The Net Benefit of Saving the Asian Elephant: A Policy and Contingent Valuation Study

Reports results from a contingent valuation survey of willingness to pay for the conservation of the Asian elephant of a sample of urban residents living in three selected housing schemes in Colombo, the capital of Sri Lanka. Face–to–face surveys were conducted using an interview schedule. A non-linear logit regression model is used to analyse the respondents’ responses for the payment principle questions and to identify the factors that influence their responses. We investigate whether urban residents’ willingness to pay for the conservation of elephants is sufficient to compensate farmers for the damage caused by elephants. We find that the beneficiaries (the urban residents) could compensate losers (the farmers in the areas affected by human–elephant conflict) and be better off than in the absence of elephants in Sri Lanka. Therefore, there is a strong economic case for the conservation of the wild elephant population in Sri Lanka. However, we have insufficient data to determine the optimal level of this elephant population in the Kaldor-Hicks sense. Nevertheless, the current population of elephant in Sri Lanka is Kaldor-Hicks preferable to having none.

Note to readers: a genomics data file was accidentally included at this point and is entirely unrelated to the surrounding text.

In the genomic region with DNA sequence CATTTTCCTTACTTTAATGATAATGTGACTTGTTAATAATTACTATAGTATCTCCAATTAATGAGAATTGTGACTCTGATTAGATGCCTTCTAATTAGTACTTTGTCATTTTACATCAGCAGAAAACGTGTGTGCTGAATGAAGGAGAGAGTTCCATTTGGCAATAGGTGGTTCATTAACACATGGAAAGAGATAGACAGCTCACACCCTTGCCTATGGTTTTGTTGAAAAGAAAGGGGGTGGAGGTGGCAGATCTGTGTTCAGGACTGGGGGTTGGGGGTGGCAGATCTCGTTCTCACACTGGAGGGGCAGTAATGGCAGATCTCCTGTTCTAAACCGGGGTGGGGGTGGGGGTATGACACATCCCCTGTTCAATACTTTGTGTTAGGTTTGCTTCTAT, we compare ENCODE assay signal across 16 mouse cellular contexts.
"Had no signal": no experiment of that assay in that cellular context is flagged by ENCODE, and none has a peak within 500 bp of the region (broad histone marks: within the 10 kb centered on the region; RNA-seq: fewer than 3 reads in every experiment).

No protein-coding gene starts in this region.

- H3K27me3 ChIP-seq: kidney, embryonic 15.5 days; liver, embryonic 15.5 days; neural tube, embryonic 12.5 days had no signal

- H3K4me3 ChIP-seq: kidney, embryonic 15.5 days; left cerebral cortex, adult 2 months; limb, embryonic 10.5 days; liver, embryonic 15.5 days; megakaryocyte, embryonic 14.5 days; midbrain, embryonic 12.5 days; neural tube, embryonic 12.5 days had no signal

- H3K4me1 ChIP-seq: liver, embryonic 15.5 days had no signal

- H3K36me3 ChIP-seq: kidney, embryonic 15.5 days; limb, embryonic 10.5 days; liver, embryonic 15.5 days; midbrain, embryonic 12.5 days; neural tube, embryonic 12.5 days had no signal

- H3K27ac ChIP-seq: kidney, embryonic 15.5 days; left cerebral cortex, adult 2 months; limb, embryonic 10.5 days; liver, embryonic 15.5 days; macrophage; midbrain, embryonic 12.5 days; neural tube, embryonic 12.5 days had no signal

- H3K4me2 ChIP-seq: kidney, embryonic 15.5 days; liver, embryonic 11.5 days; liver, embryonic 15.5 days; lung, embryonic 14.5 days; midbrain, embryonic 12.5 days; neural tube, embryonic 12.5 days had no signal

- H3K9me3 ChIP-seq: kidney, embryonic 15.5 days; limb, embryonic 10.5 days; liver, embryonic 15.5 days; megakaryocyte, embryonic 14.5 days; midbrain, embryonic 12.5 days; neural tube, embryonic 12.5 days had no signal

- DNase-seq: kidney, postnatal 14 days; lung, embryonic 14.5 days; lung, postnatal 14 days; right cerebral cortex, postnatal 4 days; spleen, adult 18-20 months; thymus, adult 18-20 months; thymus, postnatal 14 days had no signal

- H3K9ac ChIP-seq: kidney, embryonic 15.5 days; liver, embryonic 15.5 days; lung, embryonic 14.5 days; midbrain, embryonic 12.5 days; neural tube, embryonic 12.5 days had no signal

Issue Date:
2003-10
Publication Type:
Working or Discussion Paper
DOI and Other Identifiers:
ISSN: 1327-8231 (Other)
PURL Identifier:
http://purl.umn.edu/48968
Total Pages:
29
Series Statement:
Economics, Ecology and the Environment Working Paper
87




 Record created 2017-04-01, last modified 2017-08-25

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